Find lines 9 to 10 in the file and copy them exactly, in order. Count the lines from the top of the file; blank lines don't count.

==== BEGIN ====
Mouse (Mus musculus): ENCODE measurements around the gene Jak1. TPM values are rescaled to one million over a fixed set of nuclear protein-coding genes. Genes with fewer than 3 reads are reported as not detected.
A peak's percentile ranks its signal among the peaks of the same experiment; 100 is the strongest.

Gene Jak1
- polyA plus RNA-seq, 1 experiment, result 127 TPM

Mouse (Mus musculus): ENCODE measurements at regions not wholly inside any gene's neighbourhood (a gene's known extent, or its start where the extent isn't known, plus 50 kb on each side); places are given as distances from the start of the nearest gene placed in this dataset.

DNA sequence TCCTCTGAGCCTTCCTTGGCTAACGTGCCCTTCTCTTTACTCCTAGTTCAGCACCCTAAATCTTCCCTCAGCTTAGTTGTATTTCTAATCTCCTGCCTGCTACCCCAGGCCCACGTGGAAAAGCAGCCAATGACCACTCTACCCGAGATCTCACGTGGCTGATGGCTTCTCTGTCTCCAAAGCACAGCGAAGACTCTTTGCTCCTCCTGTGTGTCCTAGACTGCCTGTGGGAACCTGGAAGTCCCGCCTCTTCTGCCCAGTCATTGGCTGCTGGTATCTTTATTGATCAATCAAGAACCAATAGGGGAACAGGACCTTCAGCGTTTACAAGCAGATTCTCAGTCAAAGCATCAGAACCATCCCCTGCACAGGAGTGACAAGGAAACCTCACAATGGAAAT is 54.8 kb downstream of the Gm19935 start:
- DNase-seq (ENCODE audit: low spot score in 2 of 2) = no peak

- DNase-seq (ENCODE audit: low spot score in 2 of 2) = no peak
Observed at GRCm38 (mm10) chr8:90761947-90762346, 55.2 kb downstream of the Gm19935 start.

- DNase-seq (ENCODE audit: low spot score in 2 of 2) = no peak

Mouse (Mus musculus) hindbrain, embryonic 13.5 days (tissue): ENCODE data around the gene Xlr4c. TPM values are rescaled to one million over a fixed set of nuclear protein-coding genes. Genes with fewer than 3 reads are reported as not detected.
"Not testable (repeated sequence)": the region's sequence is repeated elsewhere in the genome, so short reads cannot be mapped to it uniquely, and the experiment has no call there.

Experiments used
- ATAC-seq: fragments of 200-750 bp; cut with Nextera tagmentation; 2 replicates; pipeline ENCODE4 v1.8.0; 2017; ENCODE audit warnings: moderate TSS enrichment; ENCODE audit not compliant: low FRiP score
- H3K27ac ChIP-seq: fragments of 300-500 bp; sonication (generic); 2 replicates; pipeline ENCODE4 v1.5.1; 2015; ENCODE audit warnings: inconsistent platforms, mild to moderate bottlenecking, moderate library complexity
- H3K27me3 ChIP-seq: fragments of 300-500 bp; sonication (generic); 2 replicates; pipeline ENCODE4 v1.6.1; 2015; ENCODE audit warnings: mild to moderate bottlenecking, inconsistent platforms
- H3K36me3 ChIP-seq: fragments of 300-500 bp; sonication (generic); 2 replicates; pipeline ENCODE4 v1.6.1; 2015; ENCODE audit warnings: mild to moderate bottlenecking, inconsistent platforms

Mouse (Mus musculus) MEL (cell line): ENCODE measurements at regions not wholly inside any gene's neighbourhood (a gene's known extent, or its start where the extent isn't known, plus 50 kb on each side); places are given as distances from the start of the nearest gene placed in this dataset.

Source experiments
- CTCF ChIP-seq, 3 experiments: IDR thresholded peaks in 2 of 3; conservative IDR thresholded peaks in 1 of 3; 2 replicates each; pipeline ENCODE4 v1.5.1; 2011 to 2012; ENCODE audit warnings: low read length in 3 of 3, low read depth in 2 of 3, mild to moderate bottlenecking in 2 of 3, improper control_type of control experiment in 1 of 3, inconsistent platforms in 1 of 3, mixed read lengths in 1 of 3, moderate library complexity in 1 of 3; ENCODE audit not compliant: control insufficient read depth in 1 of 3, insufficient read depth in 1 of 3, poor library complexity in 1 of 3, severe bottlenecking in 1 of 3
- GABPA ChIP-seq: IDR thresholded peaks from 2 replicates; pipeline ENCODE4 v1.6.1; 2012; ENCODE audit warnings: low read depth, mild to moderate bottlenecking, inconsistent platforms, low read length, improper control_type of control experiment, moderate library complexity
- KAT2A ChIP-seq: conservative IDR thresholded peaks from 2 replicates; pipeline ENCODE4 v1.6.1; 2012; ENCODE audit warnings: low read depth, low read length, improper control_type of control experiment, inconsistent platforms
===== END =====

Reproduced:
Observed at GRCm38 (mm10) chr8:90761947-90762346, 55.2 kb downstream of the Gm19935 start.

- DNase-seq (ENCODE audit: low spot score in 2 of 2) = no peak